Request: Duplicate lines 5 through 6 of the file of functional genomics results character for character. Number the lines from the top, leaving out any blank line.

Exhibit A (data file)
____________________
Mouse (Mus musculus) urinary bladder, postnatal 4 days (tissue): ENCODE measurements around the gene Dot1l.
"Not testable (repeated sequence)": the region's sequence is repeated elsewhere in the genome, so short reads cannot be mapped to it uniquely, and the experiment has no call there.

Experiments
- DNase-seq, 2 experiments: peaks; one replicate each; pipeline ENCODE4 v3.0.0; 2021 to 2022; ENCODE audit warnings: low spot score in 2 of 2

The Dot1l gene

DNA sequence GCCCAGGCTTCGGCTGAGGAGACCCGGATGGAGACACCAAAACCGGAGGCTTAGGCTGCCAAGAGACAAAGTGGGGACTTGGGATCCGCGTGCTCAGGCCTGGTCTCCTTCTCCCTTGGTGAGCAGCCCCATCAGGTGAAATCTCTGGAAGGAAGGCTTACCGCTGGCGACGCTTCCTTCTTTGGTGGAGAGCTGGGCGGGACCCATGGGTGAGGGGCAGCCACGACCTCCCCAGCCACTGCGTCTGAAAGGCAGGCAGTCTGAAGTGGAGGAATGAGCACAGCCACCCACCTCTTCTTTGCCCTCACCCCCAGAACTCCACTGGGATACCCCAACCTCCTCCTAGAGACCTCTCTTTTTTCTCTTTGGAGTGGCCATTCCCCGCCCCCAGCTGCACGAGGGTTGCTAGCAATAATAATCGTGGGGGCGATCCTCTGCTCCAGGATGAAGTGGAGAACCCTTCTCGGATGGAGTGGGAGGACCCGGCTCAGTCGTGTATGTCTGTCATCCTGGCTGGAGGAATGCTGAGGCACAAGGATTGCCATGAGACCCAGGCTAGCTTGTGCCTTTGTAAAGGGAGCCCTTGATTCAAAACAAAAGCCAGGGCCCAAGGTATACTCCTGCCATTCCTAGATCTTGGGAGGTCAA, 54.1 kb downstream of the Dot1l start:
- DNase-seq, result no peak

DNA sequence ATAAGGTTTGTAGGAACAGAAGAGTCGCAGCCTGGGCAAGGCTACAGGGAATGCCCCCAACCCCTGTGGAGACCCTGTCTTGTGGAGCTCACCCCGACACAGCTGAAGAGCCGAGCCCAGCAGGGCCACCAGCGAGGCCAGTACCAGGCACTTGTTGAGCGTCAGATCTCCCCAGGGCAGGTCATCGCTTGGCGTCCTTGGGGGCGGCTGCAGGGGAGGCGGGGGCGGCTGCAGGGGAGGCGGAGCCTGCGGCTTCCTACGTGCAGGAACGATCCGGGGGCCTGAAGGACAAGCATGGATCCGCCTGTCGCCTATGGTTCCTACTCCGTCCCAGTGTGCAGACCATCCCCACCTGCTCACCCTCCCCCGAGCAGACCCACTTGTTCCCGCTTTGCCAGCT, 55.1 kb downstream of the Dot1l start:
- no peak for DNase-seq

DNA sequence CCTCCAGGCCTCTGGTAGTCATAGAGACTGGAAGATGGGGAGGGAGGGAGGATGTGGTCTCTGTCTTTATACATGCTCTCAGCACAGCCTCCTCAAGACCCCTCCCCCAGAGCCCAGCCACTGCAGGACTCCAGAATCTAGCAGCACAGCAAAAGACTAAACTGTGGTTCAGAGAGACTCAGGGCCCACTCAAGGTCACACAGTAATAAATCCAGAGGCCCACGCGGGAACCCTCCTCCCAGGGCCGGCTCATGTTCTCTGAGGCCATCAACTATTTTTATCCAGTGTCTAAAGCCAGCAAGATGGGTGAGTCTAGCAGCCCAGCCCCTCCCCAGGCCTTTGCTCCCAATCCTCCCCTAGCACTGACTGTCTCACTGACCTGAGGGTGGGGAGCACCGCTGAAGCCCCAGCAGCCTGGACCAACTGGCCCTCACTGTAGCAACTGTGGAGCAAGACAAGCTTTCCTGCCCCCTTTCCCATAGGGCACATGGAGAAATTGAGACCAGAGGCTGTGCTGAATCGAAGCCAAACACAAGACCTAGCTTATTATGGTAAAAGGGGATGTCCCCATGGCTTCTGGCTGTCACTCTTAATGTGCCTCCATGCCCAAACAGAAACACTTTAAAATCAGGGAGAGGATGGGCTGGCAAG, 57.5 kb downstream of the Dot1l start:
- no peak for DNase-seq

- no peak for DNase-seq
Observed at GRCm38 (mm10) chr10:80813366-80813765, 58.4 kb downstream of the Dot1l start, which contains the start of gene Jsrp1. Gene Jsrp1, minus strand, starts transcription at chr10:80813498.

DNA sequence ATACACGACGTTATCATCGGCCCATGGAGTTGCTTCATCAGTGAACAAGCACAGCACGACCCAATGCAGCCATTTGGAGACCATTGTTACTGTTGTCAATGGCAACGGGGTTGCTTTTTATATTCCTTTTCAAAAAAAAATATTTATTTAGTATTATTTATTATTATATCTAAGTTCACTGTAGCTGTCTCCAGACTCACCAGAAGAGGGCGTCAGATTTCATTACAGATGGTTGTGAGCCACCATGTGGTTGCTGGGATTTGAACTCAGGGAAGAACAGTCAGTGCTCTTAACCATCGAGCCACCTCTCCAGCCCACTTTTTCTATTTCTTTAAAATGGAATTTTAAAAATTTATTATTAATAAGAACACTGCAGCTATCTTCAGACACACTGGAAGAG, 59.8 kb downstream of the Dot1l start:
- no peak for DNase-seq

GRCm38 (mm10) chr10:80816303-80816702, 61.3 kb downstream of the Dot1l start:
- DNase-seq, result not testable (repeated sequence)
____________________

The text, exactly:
The Dot1l gene

DNA sequence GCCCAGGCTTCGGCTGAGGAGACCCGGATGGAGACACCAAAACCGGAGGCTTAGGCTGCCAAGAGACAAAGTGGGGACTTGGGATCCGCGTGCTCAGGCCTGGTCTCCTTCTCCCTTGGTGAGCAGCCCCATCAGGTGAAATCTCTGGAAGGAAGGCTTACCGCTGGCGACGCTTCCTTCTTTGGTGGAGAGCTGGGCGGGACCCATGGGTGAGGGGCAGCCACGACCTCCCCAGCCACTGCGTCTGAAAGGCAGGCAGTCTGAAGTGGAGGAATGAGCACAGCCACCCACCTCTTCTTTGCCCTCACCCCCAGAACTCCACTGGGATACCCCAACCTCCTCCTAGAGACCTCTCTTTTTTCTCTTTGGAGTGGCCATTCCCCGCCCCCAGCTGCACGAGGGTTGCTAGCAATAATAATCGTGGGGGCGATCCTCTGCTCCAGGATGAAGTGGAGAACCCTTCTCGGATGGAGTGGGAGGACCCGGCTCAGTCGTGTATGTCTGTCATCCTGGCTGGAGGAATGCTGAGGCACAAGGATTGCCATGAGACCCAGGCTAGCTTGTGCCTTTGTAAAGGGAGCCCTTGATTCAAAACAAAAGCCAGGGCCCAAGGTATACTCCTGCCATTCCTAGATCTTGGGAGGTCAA, 54.1 kb downstream of the Dot1l start: